And I'm not sure if I said this before, but the best advice I ever had came from Idries Shah:

"If you want to increase your powers, first increase your need."


Here's another, one of my favorites:

When the student is ready. . . the lesson appears.
--Gene Oliver

Actually, I have begun my search for knowledge. B.O.T.A.



posted on Mar, 11 2005 @ 08:17 AM
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wakey wakey, rise and shine!




posted on Mar, 11 2005 @ 08:26 AM
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Originally posted by soficrow

Originally posted by TheBandit795

Apparently we have underestimated our unconscious mind again. The unconscious mind often causes people to do irrational things, and have irrational viewpoints on different matters, as can be seen here on ATS for example. I am not immune to it either. This is not a excuse post, neither a post about not being responsible for your actions. Everybody has to be responsible for their actions of course, but it's important to find out what causes people to do the stuff that they do in order to be able to better it.





Okay. What does this mean? That people aren't responsible for what they do? ...Or that sometimes they're not responsible?

And if our unconscious minds make most of our decisions, and our unconscious can be manipulated - then what can we DO about that?

I'm SURE there is a defense. But what is it? And can we teach it in schools for example?



.


Yes it was once taught in schools, it was called religion, and civility, and values. Fear of a "higher" power other than mankind.



posted on Mar, 11 2005 @ 10:46 AM
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TheBandit795, thanks for the link, very interesting article.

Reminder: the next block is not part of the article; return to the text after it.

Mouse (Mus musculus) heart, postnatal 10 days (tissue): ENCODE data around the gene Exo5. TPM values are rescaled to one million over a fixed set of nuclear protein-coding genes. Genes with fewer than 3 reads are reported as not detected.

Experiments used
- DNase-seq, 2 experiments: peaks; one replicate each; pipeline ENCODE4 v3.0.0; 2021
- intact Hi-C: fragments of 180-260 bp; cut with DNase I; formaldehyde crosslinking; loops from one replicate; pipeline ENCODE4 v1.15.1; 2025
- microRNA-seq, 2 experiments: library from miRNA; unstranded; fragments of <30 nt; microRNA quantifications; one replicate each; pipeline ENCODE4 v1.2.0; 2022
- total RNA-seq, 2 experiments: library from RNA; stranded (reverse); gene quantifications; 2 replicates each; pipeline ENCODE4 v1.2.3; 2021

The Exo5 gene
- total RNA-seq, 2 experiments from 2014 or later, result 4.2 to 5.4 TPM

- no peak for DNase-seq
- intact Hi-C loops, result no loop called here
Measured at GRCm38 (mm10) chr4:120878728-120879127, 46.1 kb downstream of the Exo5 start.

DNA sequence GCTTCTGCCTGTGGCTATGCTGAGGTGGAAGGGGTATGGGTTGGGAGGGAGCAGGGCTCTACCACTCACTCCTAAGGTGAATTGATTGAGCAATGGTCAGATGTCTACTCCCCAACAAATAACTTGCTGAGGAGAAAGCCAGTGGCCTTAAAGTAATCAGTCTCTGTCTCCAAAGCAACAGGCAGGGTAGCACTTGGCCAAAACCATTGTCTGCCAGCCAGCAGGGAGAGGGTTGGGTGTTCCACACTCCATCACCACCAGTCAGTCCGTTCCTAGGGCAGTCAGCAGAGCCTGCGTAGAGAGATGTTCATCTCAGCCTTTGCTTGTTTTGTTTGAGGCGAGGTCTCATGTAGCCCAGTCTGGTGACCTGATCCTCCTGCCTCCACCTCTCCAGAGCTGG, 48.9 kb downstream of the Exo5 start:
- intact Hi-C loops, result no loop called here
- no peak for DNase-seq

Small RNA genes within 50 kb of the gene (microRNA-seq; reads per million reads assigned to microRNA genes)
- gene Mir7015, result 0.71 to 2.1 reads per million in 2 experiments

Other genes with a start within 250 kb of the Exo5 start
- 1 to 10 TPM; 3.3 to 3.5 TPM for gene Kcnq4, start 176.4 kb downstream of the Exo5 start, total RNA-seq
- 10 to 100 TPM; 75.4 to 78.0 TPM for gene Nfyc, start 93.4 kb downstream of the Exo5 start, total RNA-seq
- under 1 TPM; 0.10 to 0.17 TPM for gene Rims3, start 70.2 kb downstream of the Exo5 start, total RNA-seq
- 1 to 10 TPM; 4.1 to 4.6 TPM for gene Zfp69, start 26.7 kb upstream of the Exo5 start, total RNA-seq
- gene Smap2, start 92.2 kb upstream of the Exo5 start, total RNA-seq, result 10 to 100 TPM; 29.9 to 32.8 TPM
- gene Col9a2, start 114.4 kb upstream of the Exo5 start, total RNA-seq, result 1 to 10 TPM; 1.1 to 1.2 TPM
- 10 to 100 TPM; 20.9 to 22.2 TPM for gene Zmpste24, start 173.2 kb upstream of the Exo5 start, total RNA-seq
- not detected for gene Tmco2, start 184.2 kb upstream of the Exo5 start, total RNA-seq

It points out something I have come to believe in recent years: man is not a ratiolal animal, but is a rationalizing one. IE people make decisions based on unconscious psychological needs and then come up with reasons for them, rather than looking at the facts and comng up with answers based on logical deduction.

The best defense against this is not some external unifying order IMHO (blind obedience is just as bad as blind selfishness), but rigorous self-criticism and a willingness to examine and evaluate one's own motivations.



posted on Mar, 11 2005 @ 06:10 PM
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IE people make decisions based on unconscious psychological needs and then come up with reasons for them


From what I have observed, that seems to be true. I think I am the exception. Whenever I notice I want something, I analyze carefully why I want it, and often over-rule myself with logic (more than most people). Sometimes I feel a little less human, because I tend to suppress emotion whenever possible (except compassion, but I have a logical rationale for that).

I'm not sure if I have ever loved or hated (to any discernable level), or even what they would feel like (kinda glad too). I've only had compassion or gotten irritated. I do get happy or sad though, but if I want to buy something or do something that I think will make me happy, I fully calculate the amount of happy I will get out of it long term, and at what cost.
I tend to prioritize my actions just like if I was playing the sims, consciosly manipulating my meters, like I was playing myself in the Sims maybe.